Battle Over Union Control





December 19, 2000


Responding to complaints from union members in Chicago, the Labor Department asked the Washington-based Hotel Employees and Restaurant Employees Union International to hold a hearing to justify placing Chicago-based Local 1 under trusteeship more than a year ago.


Rank-and-file members of Local 1, a union with a history of problems and the subject of past investigations into alleged mob ties, are protesting the trusteeship, which they say is illegal.


They also question why some Local 1 officers remain on the payroll during the voluntary trusteeship, which international representatives said was put in place because of financial problems at the local.


The local represents 14,000 maids, bartenders waiters and waitresses at downtown Chicago hotels and restaurants.


"Without that hearing, [the trusteeship] is not considered valid," said Labor Department spokesman John Peterson, who noted a voluntary trusteeship--which is undertaken with the support of local leaders--is unusual.


Some critics charge the trusteeship, particularly absent a hearing, has left members in the dark, without a voice in local affairs, and stifled members' participation at a time the local was becoming more democratic.


"I think it has definitely hurt the membership," said Jim Michalik, who was  defeated in a close election for president at the local in 1999--the first contested election at the local in 16 years. "It's hurt the democratic process that we had gotten started."


International General President John Wilhelm and the local's trustee, Henry Tamarin, say the trusteeship remains necessary because of continuing financial problems at the local. They argue that the local needs stronger footing before contract negotiations take place with major downtown hotels in 2002 and to aid the local in organizing 20 new hotels that have opened with non-union employees in the past few years.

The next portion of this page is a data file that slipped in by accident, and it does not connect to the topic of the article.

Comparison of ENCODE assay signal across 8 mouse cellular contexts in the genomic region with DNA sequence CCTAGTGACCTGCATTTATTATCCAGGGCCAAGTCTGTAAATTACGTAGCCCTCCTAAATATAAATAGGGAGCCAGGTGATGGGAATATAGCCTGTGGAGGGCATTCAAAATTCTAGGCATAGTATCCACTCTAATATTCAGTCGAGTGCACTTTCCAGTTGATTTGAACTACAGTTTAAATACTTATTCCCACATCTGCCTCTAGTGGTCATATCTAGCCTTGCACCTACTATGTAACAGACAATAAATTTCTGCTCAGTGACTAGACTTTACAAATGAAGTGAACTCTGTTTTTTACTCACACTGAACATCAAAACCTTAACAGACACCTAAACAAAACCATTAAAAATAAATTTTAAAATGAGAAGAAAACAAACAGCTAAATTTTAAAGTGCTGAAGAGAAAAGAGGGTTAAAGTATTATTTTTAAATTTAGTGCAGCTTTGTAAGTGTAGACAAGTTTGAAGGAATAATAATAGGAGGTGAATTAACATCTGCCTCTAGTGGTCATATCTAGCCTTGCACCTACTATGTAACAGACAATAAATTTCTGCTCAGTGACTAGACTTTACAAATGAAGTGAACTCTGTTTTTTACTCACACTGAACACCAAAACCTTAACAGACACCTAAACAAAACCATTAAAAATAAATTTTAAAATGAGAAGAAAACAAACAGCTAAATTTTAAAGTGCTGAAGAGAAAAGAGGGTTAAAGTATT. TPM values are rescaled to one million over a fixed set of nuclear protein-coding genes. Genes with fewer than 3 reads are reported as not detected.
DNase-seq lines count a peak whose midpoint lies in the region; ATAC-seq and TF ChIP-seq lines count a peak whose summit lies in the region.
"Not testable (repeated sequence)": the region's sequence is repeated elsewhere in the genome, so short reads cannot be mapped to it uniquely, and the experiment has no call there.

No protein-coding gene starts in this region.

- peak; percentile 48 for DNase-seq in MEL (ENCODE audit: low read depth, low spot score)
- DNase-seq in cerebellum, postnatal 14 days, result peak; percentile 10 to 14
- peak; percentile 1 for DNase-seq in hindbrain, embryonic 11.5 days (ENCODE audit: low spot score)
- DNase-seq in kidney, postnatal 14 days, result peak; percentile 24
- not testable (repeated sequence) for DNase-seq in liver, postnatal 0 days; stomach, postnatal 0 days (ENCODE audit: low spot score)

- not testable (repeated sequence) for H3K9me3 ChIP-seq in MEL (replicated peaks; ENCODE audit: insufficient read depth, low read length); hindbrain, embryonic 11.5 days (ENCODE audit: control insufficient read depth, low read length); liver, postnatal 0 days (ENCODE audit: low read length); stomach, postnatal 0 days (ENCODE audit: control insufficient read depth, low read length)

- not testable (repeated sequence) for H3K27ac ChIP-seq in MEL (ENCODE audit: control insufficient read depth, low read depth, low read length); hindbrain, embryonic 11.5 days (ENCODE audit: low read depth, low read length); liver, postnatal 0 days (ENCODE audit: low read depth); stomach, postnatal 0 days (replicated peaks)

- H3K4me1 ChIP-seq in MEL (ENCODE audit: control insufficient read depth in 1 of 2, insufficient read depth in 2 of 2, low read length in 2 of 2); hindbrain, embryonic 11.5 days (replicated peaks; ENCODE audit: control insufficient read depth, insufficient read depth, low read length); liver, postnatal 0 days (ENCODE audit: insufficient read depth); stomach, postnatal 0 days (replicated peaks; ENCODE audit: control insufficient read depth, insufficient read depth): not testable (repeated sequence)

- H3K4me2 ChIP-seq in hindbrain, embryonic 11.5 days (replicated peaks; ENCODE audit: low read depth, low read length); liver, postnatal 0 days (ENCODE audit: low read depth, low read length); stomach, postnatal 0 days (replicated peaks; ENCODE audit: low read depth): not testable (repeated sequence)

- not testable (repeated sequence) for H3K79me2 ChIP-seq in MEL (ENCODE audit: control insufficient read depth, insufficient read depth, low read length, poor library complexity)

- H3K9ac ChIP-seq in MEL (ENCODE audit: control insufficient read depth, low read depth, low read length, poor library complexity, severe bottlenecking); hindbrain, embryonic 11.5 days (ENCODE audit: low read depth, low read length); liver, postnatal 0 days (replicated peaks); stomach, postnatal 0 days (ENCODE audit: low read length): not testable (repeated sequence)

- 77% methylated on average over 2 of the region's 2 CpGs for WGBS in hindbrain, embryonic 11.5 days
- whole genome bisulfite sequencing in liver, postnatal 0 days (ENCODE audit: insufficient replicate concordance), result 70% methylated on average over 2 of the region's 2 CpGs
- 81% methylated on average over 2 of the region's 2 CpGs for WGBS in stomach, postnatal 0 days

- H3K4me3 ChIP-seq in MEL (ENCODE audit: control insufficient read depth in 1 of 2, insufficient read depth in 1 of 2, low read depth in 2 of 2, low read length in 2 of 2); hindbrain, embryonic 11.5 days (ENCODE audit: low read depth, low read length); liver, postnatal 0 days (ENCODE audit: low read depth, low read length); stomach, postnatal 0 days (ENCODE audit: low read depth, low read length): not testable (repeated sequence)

Union members say while they resent financial mismanagement, they also oppose an open-ended trusteeship that they say has the international indefinitely calling the shots. They say locally elected leadership should be put in place  quickly to correct the problems.


Tamarin said no date has been set for new elections, which would return the union to local control, and he wouldn't speculate on when that might occur. But a hearing on the trusteeship, open to the rank and file, will be scheduled after the holidays and take place in Chicago, he said.


The union has had a history of problems. Former International President Edward T. Hanley and his son, former Local 1 President Thomas Hanley, were forced out amid charges of misusing union dues to pay for ghost staff, luxury automobiles and a $2.5 million jet for officers of the union, whose workers are among some of the lowest paid in the country.


A federal judge earlier this month ended five years of court oversight of the international union. That monitorship was designed to rid the union of corruption, and settled a racketeering lawsuit brought by the federal government, which said the objectives of the monitorship have been substantially achieved.


Regarding Local 1, Tamarin said an audit conducted at the end of last year shortly after his arrival found that the local "was one step short of bankruptcy."


"There's no question there was financial mismanagement," Wilhelm said. But the mismanagement did not violate labor laws, and is insufficient to warrant terminating former officers, he contended. They remain on the payroll at Local 1, reassigned as business agents--some drawing salaries of around $70,000 annually.


Critics argue former leaders bear responsibility for the local's financial condition and should be fired.


"One of the greatest aspects of anger by the members is the fact that they have kept all these [former officers] on staff drawing salaries," said Pablo Garcia, who was part of Michalik's slate.


Tamarin said when the trusteeship began, debt at the local, which has a $4 million annual budget, totaled $1.2 million. Since then the local has paid off about $200,000, he said.


Salaries have been cut by 10 percent for former  officers whose salaries exceeded $50,000 a year, and officers have been reassigned as business agents.


Business agents' pay ranged from above $40,000 annually to the upper $70,000 range before the wage cut.


Tamarin said he also implemented a dues increase in January of $1.30 per member per month that had previously been approved by delegates.


But that's also drawn criticism.


"Members are upset," said Michalik. "They don't feel they are getting their money's worth now."

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